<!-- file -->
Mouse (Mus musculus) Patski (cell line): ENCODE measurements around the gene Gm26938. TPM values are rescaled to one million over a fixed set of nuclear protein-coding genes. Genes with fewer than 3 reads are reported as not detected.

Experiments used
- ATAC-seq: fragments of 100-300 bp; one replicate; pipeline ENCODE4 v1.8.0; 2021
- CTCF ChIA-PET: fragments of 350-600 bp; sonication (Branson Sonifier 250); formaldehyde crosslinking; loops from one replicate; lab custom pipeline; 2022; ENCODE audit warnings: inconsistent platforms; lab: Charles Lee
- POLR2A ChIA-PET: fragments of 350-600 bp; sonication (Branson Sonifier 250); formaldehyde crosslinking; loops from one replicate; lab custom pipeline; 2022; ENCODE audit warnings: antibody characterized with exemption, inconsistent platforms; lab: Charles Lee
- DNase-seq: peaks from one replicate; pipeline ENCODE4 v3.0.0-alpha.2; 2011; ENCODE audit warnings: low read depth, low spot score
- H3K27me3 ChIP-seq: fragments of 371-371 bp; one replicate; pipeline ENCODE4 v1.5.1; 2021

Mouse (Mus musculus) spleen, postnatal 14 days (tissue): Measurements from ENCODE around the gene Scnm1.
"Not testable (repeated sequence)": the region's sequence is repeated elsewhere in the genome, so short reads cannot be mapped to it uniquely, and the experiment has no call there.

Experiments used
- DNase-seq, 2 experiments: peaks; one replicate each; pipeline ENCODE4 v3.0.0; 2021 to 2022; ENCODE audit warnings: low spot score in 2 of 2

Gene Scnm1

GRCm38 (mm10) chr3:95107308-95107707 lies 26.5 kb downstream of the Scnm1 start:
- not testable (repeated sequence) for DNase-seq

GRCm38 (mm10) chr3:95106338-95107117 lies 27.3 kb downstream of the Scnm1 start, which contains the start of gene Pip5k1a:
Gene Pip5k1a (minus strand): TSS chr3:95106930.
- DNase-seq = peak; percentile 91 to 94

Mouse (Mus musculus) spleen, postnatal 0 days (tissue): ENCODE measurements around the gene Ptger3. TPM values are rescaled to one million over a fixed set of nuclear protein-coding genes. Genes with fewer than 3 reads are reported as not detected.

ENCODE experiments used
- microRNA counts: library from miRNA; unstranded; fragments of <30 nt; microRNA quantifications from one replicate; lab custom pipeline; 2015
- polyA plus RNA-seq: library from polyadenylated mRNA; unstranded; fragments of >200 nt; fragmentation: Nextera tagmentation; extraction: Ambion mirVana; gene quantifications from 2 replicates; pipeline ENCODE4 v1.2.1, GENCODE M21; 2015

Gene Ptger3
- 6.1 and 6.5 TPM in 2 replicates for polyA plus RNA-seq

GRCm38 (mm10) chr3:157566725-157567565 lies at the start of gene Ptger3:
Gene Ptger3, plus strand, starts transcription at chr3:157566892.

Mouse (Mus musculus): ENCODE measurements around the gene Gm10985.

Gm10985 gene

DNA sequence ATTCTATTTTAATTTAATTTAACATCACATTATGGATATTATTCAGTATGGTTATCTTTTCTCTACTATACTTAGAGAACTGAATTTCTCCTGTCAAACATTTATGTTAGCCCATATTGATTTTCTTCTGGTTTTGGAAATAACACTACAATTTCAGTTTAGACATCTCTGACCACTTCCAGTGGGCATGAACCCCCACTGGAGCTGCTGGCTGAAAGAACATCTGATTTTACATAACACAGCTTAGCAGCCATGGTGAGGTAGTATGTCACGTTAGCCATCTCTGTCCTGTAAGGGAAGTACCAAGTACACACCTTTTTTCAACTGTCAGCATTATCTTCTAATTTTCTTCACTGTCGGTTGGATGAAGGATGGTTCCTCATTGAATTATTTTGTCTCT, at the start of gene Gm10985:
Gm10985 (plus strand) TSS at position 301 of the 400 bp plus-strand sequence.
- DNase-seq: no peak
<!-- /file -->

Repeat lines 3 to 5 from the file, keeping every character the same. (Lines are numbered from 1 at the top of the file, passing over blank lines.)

- ATAC-seq: fragments of 100-300 bp; one replicate; pipeline ENCODE4 v1.8.0; 2021
- CTCF ChIA-PET: fragments of 350-600 bp; sonication (Branson Sonifier 250); formaldehyde crosslinking; loops from one replicate; lab custom pipeline; 2022; ENCODE audit warnings: inconsistent platforms; lab: Charles Lee
- POLR2A ChIA-PET: fragments of 350-600 bp; sonication (Branson Sonifier 250); formaldehyde crosslinking; loops from one replicate; lab custom pipeline; 2022; ENCODE audit warnings: antibody characterized with exemption, inconsistent platforms; lab: Charles Lee